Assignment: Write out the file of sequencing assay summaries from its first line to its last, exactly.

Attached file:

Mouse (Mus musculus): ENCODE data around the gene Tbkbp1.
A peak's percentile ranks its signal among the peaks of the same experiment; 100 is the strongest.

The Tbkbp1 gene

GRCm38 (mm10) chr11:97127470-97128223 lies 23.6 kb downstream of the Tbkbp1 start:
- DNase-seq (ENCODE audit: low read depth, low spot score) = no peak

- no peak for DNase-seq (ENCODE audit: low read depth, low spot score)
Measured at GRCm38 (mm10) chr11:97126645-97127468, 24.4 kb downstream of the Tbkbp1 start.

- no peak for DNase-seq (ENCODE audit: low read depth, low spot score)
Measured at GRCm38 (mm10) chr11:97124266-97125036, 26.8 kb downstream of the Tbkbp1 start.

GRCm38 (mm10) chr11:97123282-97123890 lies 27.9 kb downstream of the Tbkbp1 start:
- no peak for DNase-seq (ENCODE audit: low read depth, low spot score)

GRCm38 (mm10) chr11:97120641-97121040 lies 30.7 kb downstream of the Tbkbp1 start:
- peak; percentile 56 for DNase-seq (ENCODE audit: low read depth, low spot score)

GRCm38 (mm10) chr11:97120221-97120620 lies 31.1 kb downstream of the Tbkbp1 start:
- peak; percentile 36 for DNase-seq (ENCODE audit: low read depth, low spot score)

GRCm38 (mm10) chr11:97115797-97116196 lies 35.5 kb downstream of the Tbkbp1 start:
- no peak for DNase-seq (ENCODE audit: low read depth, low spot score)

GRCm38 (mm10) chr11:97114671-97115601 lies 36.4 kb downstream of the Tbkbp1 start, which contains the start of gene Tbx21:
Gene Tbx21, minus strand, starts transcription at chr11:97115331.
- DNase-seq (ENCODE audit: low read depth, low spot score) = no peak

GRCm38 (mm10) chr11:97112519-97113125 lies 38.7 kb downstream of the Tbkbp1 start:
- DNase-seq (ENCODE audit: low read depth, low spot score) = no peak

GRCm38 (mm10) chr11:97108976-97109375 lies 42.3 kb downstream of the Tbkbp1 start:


Mouse (Mus musculus): ENCODE data around the gene Tbkbp1.
A peak's percentile ranks its signal among the peaks of the same experiment; 100 is the strongest.

The Tbkbp1 gene

GRCm38 (mm10) chr11:97127470-97128223 lies 23.6 kb downstream of the Tbkbp1 start:
- DNase-seq (ENCODE audit: low read depth, low spot score) = no peak

- no peak for DNase-seq (ENCODE audit: low read depth, low spot score)
Measured at GRCm38 (mm10) chr11:97126645-97127468, 24.4 kb downstream of the Tbkbp1 start.

- no peak for DNase-seq (ENCODE audit: low read depth, low spot score)
Measured at GRCm38 (mm10) chr11:97124266-97125036, 26.8 kb downstream of the Tbkbp1 start.

GRCm38 (mm10) chr11:97123282-97123890 lies 27.9 kb downstream of the Tbkbp1 start:
- no peak for DNase-seq (ENCODE audit: low read depth, low spot score)

GRCm38 (mm10) chr11:97120641-97121040 lies 30.7 kb downstream of the Tbkbp1 start:
- peak; percentile 56 for DNase-seq (ENCODE audit: low read depth, low spot score)

GRCm38 (mm10) chr11:97120221-97120620 lies 31.1 kb downstream of the Tbkbp1 start:
- peak; percentile 36 for DNase-seq (ENCODE audit: low read depth, low spot score)

GRCm38 (mm10) chr11:97115797-97116196 lies 35.5 kb downstream of the Tbkbp1 start:
- no peak for DNase-seq (ENCODE audit: low read depth, low spot score)

GRCm38 (mm10) chr11:97114671-97115601 lies 36.4 kb downstream of the Tbkbp1 start, which contains the start of gene Tbx21:
Gene Tbx21, minus strand, starts transcription at chr11:97115331.
- DNase-seq (ENCODE audit: low read depth, low spot score) = no peak

GRCm38 (mm10) chr11:97112519-97113125 lies 38.7 kb downstream of the Tbkbp1 start:
- DNase-seq (ENCODE audit: low read depth, low spot score) = no peak

GRCm38 (mm10) chr11:97108976-97109375 lies 42.3 kb downstream of the Tbkbp1 start: